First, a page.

plate
  • Fabric placed on polystyrene
  • Neoprene diaphragm placed on fabric
  • Cover secures all layers
  • Compressed air used to apply pressure on the
    fabric and polystyrene

87
Fabric Streak Analyzer (Principles of Operation)
  • Heat applied to the base to soften the
    polystyrene
  • Pressurized sample is forced into the softened
    polystyrene
  • Heat turned off and cold water is circulated
    through the base hardening the polystyrene
  • Fabric separated from the polystyrene

88
Fabric Streak Analyzer (Principles of Evaluation)
  • Image in the polystyrene examined for flaw
  • If a streak or defect is seen in the polystyrene
  • problem belongs to the knitter
  • If a streak or defect is NOT seen in the
    polystyrene
  • problem belongs to the dyer

89
Tips for Better Tests
Fabric sample should extend beyond the gasket to
allow air trapped between the fabric and plastic
sheet to escape.
90
Laboratory Wringer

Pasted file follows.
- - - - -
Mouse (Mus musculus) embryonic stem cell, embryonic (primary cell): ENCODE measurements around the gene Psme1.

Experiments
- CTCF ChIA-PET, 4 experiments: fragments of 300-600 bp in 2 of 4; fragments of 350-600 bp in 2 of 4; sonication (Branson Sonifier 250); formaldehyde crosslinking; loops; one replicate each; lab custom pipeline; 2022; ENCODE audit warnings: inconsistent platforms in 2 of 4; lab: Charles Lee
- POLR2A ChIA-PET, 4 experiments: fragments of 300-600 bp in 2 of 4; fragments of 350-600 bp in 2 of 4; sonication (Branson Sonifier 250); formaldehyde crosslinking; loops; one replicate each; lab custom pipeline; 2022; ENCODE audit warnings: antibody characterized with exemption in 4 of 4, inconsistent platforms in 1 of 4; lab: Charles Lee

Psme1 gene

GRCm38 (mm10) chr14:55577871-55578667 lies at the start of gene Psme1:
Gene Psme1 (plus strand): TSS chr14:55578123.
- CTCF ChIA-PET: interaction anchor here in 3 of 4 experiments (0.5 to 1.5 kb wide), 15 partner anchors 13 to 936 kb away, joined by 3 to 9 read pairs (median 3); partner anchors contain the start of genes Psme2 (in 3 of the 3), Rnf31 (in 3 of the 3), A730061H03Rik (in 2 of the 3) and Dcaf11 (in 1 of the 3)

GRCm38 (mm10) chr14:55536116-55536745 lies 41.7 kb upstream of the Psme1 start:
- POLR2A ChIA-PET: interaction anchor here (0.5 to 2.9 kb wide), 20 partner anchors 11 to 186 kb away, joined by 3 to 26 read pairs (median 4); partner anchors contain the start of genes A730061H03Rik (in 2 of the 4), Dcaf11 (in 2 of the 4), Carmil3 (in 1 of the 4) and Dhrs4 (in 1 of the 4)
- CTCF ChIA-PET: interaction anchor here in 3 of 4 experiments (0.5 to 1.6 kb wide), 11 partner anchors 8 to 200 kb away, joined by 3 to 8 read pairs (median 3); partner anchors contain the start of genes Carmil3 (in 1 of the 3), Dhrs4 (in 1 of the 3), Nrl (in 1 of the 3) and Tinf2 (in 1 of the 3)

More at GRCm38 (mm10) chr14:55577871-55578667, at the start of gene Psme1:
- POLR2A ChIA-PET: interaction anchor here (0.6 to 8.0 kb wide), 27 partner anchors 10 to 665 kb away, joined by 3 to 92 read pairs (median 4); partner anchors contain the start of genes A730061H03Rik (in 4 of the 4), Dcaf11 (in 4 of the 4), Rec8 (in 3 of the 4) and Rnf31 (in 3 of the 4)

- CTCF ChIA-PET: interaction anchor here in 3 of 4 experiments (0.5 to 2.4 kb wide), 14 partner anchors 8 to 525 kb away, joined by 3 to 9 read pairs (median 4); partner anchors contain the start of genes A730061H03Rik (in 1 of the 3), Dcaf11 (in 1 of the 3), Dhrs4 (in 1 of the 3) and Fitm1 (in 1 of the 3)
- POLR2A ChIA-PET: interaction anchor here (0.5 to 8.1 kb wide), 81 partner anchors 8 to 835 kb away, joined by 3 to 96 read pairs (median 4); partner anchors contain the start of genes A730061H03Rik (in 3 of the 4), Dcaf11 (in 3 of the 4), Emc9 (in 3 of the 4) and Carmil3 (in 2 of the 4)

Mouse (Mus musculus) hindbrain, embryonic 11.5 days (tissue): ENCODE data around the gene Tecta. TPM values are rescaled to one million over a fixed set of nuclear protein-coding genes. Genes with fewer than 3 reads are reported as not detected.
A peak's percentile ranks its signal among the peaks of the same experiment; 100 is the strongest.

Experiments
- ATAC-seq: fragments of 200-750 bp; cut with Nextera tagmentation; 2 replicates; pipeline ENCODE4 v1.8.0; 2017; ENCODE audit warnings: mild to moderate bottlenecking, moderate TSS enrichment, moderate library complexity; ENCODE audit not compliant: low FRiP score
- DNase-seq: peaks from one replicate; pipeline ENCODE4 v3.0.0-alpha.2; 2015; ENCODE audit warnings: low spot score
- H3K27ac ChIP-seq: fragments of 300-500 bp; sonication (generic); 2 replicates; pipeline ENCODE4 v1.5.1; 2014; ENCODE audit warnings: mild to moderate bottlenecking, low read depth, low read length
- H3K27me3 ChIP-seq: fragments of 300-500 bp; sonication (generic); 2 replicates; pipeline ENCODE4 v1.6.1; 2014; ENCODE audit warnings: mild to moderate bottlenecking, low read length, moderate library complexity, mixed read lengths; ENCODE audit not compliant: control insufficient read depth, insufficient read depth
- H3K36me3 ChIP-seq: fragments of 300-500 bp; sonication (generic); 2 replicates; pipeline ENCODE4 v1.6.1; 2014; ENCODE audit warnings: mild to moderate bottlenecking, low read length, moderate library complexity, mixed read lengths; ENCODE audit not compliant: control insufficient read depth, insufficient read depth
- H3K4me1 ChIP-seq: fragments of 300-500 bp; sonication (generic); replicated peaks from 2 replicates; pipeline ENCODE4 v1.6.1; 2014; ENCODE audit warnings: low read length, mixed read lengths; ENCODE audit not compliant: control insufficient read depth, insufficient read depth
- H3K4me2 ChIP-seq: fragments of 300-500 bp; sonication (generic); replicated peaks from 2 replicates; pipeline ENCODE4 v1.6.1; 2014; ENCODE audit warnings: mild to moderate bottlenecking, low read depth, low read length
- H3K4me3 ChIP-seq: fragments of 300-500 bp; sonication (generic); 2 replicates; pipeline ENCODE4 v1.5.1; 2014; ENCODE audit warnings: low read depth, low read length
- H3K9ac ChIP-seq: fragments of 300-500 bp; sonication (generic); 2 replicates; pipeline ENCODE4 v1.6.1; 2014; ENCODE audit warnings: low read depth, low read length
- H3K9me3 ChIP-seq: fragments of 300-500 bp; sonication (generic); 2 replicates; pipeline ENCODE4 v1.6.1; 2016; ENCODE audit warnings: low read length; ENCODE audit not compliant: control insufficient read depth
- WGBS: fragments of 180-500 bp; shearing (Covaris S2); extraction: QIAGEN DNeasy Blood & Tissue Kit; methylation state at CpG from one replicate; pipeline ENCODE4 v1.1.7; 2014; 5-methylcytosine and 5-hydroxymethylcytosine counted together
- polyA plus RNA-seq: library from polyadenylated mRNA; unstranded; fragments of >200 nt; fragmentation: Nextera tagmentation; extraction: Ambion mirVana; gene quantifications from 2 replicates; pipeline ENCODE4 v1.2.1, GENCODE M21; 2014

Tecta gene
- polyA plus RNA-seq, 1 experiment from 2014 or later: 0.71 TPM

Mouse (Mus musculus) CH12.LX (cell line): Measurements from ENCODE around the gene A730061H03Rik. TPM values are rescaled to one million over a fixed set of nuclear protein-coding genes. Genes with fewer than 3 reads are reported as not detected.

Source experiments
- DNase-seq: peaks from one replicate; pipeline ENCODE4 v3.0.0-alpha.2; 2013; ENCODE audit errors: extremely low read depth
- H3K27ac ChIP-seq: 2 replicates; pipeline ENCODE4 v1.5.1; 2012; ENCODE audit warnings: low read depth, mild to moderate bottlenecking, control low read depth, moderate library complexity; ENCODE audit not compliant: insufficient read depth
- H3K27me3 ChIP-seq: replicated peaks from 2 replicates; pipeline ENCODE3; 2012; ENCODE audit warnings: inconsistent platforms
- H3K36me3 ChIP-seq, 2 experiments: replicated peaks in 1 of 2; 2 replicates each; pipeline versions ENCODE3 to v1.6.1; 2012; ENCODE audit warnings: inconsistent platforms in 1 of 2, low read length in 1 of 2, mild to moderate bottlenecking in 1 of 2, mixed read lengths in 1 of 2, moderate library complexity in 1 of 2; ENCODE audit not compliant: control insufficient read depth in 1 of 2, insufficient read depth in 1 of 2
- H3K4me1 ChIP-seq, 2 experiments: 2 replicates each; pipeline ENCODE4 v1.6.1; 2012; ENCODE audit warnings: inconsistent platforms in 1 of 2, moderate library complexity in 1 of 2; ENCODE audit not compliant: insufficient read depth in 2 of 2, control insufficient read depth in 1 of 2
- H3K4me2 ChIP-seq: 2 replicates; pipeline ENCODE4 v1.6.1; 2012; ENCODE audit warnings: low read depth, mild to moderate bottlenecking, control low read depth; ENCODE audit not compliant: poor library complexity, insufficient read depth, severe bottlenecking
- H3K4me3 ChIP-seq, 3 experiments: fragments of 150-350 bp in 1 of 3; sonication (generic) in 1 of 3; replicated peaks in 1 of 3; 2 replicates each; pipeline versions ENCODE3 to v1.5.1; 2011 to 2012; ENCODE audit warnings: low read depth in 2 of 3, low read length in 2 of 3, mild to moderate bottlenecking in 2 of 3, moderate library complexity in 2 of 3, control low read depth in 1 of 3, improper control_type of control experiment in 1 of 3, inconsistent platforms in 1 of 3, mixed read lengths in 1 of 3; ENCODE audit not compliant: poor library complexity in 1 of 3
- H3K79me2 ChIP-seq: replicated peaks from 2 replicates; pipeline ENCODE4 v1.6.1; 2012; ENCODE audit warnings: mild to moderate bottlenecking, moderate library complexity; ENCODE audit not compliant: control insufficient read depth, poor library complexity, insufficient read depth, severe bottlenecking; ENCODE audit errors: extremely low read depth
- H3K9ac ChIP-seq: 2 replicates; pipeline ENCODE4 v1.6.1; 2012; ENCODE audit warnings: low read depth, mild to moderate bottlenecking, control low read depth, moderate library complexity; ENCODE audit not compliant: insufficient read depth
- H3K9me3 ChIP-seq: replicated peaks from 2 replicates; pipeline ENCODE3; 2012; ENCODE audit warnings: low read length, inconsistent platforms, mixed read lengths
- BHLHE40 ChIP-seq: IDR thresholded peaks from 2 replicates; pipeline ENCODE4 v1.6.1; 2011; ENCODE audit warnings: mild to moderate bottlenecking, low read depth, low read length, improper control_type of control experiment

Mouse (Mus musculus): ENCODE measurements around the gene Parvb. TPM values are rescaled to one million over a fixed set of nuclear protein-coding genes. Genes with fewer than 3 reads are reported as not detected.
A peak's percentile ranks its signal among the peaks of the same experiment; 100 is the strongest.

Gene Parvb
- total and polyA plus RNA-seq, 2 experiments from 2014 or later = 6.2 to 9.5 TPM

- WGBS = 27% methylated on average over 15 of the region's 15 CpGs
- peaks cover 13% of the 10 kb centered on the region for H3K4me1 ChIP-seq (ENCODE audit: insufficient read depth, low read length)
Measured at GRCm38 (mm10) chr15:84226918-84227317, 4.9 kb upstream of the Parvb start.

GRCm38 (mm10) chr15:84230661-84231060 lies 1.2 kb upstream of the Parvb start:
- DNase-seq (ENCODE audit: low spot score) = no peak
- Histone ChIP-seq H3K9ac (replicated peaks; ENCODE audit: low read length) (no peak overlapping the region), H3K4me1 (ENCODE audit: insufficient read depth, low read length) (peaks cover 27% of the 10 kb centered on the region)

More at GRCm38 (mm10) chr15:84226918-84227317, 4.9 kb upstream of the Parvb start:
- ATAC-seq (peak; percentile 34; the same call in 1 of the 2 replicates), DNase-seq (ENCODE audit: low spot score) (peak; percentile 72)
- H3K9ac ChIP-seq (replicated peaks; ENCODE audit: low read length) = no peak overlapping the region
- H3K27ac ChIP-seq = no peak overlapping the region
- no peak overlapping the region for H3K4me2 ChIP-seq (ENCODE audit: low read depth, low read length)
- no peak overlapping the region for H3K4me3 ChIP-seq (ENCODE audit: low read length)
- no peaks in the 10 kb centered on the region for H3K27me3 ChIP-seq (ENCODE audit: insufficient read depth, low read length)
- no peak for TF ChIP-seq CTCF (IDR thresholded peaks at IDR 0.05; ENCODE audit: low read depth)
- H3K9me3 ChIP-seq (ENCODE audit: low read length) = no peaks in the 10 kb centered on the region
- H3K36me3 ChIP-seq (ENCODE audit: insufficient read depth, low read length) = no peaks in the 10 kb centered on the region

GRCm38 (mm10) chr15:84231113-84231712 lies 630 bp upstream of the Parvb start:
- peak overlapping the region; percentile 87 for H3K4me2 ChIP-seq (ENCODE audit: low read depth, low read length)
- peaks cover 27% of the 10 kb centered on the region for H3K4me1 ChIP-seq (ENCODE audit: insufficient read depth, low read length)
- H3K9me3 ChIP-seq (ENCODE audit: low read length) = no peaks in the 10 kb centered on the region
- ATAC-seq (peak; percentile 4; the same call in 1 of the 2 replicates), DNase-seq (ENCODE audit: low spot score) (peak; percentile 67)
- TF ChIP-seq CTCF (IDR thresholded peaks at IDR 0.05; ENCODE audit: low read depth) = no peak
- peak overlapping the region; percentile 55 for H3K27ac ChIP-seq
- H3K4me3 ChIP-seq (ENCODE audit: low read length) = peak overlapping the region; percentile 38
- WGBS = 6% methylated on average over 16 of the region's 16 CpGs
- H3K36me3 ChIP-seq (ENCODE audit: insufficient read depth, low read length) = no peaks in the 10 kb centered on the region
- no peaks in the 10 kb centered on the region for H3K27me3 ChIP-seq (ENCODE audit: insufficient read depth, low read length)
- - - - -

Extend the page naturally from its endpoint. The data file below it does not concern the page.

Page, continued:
• Provides repeatable method for evenly extracting
    excess liquids from fabrics
  • Used as an accessory to many ISO, AATCC, and ASTM
    methods

91
Laboratory Wringer
  • Padder used for wetting materials prior to
    wringing
  • Adjustable weights for the top roller
  • Safety switches stop motor if rollers forced apart
  • Neoprene or Teflon-
  • coated rollers available

92
AATCC Perspiration Tester
93
Colorfastness to Perspiration
  • Specimens of colored textiles are wet out in
    simulated perspiration solution, subjected to a
    fixed mechanical pressure and allowed to dry
    slowly at a slightly elevated temperature.